Glueing tubulars [the tubular thread]

Everything about building wheels, glueing tubs, etc.
fdegrove
Tubbie Guru
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by fdegrove

Hi,

Looks like a Vittoria SC to me.

Ciao,
Being a snob is an expensive hobby.

CrazyCaramel
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Joined: Sun Apr 15, 2012 7:37 pm

by CrazyCaramel

Hi guys, recently made the switch to tubs for racing on. After some bad luck with Veloflex Corsa's which were getting expensive to replace I decided to try out Conti Sprinters...

However after gluing them to the rim and pumping them rock solid, next day as the photo shows the tyre appears to be coming away from the base tape!

My question is am I safe to ride it like this or am I asking for a crash :shock:

Image

by Weenie


fdegrove
Tubbie Guru
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Location: Belgium

by fdegrove

Hi,

The entire concept of a tubular tyre is based on the reliability of the adhesion of the base tape.

ciao, ;)
Being a snob is an expensive hobby.

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Calnago
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by Calnago

@crazycaramel: That tire's a mess, but i'm curious... what rim is it glued upon? Does it have a wider than normal (but who knows what normal is these days) rim bed? Even though manufacturers are heavily pushing the wide rim technology these days, which for clinchers makes sense, I don't believe it holds true for tubulars at all. In fact, if you've got a wide rim bed, seems if you try to glue a tubular to it that is not made for the wider rim bed, it will tend to flatten out on the glued portion. This somewhat defeats the whole purpose of a nice tubular ride since it tries to change the shape from round to something else. When you inflate it, the tire wants to inflate in a round shape, but is constricted by the flat spot caused by gluing the tire to a wide rim bed. In these circumstances I could certainly see some stress where you show the separation as the round part wants to pull away from the base tape which is in turn glued to a wide flattish rim bed.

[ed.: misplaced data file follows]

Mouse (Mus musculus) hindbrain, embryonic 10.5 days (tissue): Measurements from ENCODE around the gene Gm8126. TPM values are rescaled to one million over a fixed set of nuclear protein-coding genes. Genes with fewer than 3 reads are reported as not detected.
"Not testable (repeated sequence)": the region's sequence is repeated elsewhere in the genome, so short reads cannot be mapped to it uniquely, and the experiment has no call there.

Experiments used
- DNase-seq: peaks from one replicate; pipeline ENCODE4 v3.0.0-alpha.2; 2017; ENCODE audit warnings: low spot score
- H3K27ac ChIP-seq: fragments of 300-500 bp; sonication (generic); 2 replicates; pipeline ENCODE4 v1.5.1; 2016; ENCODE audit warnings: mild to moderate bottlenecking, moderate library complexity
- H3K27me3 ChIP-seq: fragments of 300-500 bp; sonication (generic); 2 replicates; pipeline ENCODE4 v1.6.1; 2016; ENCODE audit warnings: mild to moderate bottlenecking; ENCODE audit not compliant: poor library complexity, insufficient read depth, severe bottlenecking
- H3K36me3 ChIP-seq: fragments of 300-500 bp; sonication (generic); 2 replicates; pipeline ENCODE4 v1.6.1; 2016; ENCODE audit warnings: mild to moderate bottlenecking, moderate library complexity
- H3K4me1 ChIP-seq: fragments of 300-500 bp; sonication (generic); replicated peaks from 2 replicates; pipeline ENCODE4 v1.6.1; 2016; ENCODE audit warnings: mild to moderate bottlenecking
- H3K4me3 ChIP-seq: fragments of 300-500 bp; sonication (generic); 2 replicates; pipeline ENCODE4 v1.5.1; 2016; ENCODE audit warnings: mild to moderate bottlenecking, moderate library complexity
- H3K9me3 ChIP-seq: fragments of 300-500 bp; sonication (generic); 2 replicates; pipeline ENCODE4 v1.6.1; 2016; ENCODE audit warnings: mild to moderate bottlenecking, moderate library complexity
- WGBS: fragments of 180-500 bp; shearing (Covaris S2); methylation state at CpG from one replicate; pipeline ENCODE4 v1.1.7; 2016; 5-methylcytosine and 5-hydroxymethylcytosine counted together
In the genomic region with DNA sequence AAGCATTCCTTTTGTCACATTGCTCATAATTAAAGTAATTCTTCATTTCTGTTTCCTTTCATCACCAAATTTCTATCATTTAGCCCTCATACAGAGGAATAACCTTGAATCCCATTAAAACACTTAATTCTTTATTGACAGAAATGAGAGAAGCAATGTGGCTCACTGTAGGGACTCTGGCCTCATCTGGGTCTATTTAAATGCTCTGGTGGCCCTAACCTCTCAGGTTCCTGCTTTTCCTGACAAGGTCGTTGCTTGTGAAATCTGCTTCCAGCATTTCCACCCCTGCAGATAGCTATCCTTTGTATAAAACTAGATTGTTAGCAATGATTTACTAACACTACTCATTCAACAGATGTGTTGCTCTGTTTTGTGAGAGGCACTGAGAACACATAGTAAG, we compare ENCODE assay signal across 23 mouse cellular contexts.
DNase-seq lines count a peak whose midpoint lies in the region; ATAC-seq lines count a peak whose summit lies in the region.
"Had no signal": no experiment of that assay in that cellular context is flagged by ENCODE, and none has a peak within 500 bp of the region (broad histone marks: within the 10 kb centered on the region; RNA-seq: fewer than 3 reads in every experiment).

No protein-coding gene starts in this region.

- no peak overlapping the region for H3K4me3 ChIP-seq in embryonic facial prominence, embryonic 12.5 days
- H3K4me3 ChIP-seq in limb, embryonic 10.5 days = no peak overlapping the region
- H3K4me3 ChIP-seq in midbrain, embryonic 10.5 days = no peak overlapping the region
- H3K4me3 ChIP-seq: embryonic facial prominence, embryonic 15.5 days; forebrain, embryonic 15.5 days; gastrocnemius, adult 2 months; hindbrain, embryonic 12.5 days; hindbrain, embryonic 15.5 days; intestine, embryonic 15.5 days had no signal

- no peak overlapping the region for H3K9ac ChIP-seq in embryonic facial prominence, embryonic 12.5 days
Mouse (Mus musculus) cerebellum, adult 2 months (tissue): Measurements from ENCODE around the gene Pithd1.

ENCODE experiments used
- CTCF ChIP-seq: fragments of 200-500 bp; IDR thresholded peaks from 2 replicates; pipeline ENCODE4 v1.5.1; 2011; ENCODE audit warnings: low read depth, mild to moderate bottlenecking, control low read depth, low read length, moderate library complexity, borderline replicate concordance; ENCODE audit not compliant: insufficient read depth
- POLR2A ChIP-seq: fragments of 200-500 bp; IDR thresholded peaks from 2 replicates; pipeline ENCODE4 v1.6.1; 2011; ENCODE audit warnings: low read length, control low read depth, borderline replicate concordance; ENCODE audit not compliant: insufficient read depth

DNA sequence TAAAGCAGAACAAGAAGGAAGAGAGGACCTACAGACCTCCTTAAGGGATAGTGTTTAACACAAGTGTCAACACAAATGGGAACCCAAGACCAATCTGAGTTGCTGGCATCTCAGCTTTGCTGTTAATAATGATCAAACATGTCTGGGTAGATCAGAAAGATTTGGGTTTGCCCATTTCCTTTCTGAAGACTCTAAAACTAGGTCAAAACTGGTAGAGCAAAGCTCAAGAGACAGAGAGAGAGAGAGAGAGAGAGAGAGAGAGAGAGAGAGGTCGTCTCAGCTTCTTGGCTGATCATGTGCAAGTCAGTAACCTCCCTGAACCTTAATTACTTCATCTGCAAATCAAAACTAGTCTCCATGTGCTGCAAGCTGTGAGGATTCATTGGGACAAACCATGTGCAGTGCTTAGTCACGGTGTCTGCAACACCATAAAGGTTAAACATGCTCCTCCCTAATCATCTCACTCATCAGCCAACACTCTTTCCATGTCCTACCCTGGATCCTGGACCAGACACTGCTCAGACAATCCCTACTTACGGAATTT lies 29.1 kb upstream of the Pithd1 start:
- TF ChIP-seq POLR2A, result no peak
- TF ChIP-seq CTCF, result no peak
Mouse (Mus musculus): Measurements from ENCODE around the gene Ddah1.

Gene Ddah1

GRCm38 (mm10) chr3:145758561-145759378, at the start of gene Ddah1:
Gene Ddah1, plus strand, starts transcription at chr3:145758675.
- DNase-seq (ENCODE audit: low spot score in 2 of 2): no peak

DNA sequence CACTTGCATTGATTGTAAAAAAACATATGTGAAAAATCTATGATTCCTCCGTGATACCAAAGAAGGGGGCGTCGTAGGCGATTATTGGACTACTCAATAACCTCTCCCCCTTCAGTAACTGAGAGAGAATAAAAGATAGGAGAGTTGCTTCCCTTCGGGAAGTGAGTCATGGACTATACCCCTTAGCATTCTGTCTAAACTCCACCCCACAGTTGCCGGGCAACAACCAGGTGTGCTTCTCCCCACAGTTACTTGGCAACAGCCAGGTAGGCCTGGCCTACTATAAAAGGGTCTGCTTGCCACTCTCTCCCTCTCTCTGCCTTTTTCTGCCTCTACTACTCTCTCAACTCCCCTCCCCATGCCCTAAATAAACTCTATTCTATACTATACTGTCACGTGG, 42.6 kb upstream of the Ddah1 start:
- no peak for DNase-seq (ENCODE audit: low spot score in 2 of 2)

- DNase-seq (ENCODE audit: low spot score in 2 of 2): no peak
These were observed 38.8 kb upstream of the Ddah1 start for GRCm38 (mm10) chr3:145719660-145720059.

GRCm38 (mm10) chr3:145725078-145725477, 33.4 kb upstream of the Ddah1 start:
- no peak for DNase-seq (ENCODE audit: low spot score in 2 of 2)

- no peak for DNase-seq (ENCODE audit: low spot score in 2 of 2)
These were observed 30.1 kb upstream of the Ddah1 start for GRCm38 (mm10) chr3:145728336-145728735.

This is purely a theory on my part... but it's intuitive and makes sense to me. Things need to makes sense to me. I'm funny that way.

But in any case... that tire is pretty messed up. I had a Veloflex Roubaix that started separating like that, although not as bad and I think it was due to a lot of water and crud being thrown at it this last winter.